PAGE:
Quakers reject plans for national service

‘Conscription by stealth.’ Peace campaigners on the Conservative Party plans to introduce national service.

Peace campaigners have accused the Conservative Party of trying to introduce ‘conscription by stealth’.

The comments follow the prime minister’s first major announcement of his election campaign. Rishi Sunak said last week that a future Tory government would introduce a scheme in 2025, in which eighteen-year-olds would either join the military for twelve months full-time, or work one weekend per month in their community with organisations such as the fire service, police and the NHS. The prime minister suggested it could foster a ‘renewed sense of pride in our country’.

The Fellowship of Reconciliation, a Quaker-founded peace movement, criticised the plan and affirmed its support for ‘all those whose faith leads them to oppose either national service or conscription’.

John Cooper, director of the Fellowship, said the proposal had been ‘rightly ridiculed’. ‘The abuse of humanity found in warfare is not something to train future generations in. It is already absurd that it’s suggested people will either be paid to be in the military or simply choose to volunteer one weekend a month. Partner branches of the Fellowship have been creating full-time alternative options where people are given the chance to use their skills to build peace instead of being opted into military service. Should the proposed policy be enacted we will be taking ideas of paid alternative service to the Royal Commission.’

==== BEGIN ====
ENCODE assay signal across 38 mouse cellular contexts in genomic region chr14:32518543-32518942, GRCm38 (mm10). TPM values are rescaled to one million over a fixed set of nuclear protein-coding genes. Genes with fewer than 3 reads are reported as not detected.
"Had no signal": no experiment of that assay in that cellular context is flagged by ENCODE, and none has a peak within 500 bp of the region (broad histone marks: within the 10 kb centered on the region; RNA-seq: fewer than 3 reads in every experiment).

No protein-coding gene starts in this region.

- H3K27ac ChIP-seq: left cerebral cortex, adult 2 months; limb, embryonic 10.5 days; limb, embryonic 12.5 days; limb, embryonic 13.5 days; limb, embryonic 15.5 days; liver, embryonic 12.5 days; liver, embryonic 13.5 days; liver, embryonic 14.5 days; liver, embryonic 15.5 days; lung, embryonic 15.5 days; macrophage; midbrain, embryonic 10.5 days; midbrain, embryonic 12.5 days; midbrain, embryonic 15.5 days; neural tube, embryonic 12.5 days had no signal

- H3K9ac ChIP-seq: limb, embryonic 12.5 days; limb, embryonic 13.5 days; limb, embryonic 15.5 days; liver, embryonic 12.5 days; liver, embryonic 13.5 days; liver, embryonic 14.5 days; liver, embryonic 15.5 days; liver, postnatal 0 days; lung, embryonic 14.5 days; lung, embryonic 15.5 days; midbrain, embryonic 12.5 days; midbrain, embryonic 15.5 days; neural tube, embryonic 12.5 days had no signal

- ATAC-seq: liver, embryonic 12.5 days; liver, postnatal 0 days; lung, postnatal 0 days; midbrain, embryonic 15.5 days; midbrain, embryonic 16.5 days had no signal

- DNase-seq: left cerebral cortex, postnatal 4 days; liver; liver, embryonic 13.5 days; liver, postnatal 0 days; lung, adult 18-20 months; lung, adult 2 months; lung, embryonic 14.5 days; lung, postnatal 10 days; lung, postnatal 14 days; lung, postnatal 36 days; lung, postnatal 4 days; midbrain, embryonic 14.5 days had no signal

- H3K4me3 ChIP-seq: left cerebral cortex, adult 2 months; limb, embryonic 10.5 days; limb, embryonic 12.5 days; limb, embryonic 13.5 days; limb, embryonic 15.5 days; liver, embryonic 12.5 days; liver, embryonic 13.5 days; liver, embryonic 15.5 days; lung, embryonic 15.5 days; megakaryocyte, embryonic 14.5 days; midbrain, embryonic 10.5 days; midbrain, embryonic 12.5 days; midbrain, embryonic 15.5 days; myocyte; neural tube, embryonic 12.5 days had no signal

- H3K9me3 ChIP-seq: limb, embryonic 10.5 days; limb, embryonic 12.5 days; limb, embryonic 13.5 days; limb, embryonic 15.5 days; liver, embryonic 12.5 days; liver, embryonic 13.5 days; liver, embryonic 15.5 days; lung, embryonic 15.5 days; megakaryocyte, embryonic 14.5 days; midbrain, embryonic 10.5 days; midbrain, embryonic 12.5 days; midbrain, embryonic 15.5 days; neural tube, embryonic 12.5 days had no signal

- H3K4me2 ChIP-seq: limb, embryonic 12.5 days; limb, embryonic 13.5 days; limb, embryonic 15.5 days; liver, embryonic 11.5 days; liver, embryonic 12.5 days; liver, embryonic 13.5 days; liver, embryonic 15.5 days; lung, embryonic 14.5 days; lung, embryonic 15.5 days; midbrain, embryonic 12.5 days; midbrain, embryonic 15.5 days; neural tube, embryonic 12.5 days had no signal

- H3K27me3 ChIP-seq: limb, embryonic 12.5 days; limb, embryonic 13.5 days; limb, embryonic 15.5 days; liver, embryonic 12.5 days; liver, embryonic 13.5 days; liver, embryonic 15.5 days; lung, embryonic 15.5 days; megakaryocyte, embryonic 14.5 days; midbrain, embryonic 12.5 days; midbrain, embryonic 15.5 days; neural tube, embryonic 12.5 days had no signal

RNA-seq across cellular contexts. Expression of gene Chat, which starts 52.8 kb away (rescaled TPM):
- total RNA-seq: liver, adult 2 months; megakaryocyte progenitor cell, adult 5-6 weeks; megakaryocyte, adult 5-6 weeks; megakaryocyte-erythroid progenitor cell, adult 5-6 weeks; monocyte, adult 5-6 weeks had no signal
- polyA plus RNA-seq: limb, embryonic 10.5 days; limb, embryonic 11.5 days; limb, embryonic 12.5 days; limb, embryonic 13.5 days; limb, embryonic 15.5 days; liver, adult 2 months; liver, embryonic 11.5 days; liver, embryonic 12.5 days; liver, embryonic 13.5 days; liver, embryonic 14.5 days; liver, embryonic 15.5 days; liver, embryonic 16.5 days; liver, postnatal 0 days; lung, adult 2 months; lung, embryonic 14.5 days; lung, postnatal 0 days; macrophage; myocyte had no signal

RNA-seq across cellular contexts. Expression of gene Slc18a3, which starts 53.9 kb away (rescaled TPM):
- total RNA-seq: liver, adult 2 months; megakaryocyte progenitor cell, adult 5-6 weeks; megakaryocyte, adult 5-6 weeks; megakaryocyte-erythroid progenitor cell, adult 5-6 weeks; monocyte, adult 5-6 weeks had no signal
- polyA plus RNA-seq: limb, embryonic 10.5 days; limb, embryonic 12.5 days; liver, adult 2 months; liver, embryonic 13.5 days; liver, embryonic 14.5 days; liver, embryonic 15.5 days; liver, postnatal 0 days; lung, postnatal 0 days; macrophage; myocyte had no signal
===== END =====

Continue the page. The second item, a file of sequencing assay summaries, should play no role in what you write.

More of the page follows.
The Peace Pledge Union (PPU) also condemned the proposal, saying it was an attempt to introduce ‘conscription by stealth’.

‘Earlier in the year, the head of the British Army called for a “citizen army” to prepare for a future land war with Russia and referred to the British public as a “pre-war generation”, provoking speculation about a return of conscription,’ it said. It signalled ‘a dangerous shift in politics’, it added.

Labour called the plan ‘unfunded’ and ‘desperate’ because the Conservatives had ‘hollowed out the Armed Forces to their smallest size since Napoleon’. The plan is expected to cost about £2.5 billion.

Liz Kendall, the shadow work and pensions secretary, said the plan ‘doesn’t deal with the big challenges facing young people who are desperate to get the skills and qualifications they need to get good jobs, to have a home they can call their own’.

James Cleverly, home secretary, confirmed that eighteen-year-olds who refuse to participate would not be sent to prison.

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